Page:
Lionel William Fitch I am a boatman at Picton. I was a sawyer once at Waimate. I knew Saunders the ferryman. I know his wife. I knew them in 1862. They had two boys. I saw a paper in Mrs Harper's (formerly Mrs Saunders) possession. I saw it first at the Waitaki, and afterwards at Waimate. I had it my possession and read it over. It was signed by Sam Williams and another man who is now a grocer in this town. The paper purported to be a receipt of a sale of land from Cabot to Jas. Saunders. On the other side was a receipt from Rhodes to Cabot. I got the paper from Mrs Harper for the purpose of getting the deeds from Rhodes. I left the paper with Mr D'Oyly, solicitor, Timaru. I knew Mr Richard Turnbull, and I showed him the paper. He afterwards leased the land from Mrs Harper. There were only Scarf's stables on the back of the section then. I saw Cabot about the land and he said the woman (meaning Mrs Saunders) had no right to it because she was not married to Saunders. Nothing else transpired at the I interview, and I did not see Cabot afterwards.

 To Mr Joynt; The conversation I had with Cabot took place in 1864 close to the hotel Melton had then on the North Road. I have not forgotten the transactions that took place because I took particular pains to try and get the deeds for the children. I visited Saunders at the Waitaki only once, a year before his death. I arranged the lease with Turnbull in 1864, after I saw Cabot.

Wm. Hayton I am a mason at Waimate. I knew Saunders in October, 1862. He showed me a paper rotating to a section of land, and on it I saw Cabot's signature. Saunders offered me the section for £100, but I refused it. There was the name "Shepherd" on the document. Cabot and Sam Williams came to Waitaki while Saunders was at Waikouaiti. Saunders showed me the document (produced), and got me to sign it as witness. I did not see the paper signed. Saunders' name was on it before I signed it. I knew Saunders' sons, but did not know how long Saunders had been married. An I. O. U. for £9 was given by Saunders to Sam Williams, which Williams wanted me to pay on Saunders' behalf, but I refused to do so. Three days after Saunders death when I collected his papers I came across a Crown deed, which, with the other papers, I sealed up in an envelope and gave to Mrs Saunders, telling her at the same time to take care of them.

To Mr Joynt: Saunders' second son was born on the 28th December 1865 the same day that Saunders was drowned. I did not think the sections in Timaru at that time were worth £40. I knew what the papers were about from what Sam Williams had told me, but I did not read them. I read part of the papers, but could not remember what they were about. The evidence of Richard Turnbull, auctioneer, Timaru, taken a few days ago, was, at the request of Mr Harper, read by the Registrar. .It was to the effect that he had bought timber from one Fitch then at Waimate, and had had it stacked on section No. 19 (the one in dispute). Some time after, getting permission to stack the timber there he saw Mrs Harper, and she asked him to lease the land, and showed him a paper, the purport of which was that Cabot had sold the section to Saunders, the witness to the sale being Sam Williams. About ten minutes after the conversation, Turnbull saw Cabot about it, and Cabot told him that he had never sold the land that Saunders was drowned before the sale was completed, and that the half-caste Mrs Saunders had no right to it. Cabot also said that the document must have been a forgery, as he had never given such an one. Turnbull rented the land from Mrs Saunders, and no one but her had ever claimed it while he had it. Cabot told Turnbull that he had re-bought it from Saunders.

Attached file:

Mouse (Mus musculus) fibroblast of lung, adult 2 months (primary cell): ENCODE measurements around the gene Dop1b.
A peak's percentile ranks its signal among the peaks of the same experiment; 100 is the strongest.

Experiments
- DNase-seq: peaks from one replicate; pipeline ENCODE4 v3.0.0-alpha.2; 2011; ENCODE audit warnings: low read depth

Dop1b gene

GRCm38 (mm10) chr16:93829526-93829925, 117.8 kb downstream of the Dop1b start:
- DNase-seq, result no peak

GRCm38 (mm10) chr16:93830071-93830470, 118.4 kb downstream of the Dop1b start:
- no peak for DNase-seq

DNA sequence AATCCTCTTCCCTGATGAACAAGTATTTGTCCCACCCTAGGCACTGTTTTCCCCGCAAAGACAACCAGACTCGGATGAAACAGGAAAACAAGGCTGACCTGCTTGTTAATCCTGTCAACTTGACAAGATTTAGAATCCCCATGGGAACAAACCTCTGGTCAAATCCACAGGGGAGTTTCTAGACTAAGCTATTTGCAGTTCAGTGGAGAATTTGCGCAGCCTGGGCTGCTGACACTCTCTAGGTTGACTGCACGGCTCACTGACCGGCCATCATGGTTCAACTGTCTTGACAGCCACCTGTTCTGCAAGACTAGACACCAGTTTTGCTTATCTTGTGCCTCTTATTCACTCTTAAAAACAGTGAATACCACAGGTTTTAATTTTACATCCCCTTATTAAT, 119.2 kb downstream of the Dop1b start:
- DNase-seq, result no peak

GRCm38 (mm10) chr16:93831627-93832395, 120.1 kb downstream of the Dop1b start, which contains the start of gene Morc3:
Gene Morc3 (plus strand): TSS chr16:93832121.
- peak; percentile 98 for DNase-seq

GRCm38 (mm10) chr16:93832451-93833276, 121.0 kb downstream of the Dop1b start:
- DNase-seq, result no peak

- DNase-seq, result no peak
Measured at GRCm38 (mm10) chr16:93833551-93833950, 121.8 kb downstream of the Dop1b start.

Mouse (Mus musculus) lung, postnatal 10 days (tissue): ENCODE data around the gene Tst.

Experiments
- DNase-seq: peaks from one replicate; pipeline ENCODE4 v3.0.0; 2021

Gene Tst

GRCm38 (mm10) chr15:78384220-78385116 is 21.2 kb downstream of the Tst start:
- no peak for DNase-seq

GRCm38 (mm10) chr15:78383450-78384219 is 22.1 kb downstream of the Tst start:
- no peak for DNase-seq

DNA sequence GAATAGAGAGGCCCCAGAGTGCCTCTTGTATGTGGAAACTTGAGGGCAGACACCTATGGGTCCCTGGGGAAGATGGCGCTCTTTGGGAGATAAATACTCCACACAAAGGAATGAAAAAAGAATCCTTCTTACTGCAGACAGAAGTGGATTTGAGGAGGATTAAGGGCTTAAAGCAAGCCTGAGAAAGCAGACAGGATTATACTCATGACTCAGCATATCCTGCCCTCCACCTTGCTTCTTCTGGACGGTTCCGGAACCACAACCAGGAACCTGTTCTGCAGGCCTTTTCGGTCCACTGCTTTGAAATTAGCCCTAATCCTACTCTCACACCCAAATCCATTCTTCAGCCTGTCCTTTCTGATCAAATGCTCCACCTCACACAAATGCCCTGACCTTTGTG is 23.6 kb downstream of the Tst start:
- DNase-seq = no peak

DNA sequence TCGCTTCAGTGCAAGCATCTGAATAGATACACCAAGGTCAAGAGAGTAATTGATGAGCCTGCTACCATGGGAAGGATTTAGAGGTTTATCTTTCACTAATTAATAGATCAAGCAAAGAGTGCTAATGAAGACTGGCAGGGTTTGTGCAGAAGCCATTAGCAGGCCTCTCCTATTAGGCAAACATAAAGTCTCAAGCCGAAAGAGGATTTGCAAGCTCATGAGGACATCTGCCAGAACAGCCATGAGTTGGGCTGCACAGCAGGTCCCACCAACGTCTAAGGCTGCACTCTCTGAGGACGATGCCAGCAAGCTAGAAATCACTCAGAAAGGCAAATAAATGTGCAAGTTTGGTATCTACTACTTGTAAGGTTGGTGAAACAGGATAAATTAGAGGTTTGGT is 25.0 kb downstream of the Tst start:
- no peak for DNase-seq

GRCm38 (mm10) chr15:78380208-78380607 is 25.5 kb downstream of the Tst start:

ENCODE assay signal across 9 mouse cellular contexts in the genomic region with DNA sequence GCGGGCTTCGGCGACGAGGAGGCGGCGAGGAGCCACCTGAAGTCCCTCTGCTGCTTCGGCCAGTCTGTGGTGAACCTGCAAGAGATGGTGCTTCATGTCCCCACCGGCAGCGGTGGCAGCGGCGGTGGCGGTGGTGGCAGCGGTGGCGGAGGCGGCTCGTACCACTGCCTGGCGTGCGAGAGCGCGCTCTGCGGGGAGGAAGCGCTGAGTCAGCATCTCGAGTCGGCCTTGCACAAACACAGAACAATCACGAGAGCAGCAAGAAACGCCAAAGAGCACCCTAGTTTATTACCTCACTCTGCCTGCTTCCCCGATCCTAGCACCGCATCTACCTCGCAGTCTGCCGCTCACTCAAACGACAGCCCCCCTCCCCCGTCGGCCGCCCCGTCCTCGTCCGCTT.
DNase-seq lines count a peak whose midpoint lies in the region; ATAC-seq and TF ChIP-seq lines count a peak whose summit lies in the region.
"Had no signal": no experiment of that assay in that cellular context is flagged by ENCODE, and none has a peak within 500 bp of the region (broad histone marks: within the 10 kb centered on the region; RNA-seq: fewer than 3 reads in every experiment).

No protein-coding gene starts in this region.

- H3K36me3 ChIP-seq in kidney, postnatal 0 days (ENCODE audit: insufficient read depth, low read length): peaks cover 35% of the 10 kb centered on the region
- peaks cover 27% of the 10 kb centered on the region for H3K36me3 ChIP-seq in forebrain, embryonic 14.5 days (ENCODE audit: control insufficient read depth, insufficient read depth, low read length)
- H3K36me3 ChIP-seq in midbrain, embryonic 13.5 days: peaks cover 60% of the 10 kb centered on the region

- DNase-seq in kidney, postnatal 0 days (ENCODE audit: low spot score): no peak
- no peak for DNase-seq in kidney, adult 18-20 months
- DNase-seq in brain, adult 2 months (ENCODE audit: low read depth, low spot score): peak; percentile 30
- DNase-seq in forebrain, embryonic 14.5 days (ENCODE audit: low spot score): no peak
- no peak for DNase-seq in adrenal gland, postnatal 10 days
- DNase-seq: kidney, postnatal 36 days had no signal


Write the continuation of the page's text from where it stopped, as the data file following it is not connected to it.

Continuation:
William Hartland, clerk to Miles and Co., Christchurch, was called and produced an inventory of the sales of sections in Timaru by G. Rhodes, in his (Rhodes') handwriting, in which was shown the sale of section No. 19 to Cabot.

Edwin Henry Lough, Town Clerk, produced the rate-rolls for the years 1865, 1866, 1867 and 1868, which showed that the property in dispute was in Mrs Saunders' name during that time.

R. A. Chisholm, Manager of the Bank of New Zealand, Timaru Cabot had an account with the Bank in 1868. The cheque (produced) for £75 is from Cabot in favor of Mrs Harper, and was debited to Cabot's account (Bank book produced).

Mr Harper, by consent, put in an application by Cabot to bring the land under the Land Transfer Act also the certificate of marriage of James Saunders and Elizabeth Wixon, dated January 16th, 1860; a copy of the same certified to by the Registrar of the District and the certificate of the birth of the second son. The birth of the first son, of Harper said, had never been registered. This was the plaintiffs case.  

RG Marriage 1860 Elizabeth Nixon (sic) married James Saunders
RG Birth 1862 Saunders NR Parents Elizabeth and James. Child not named yet.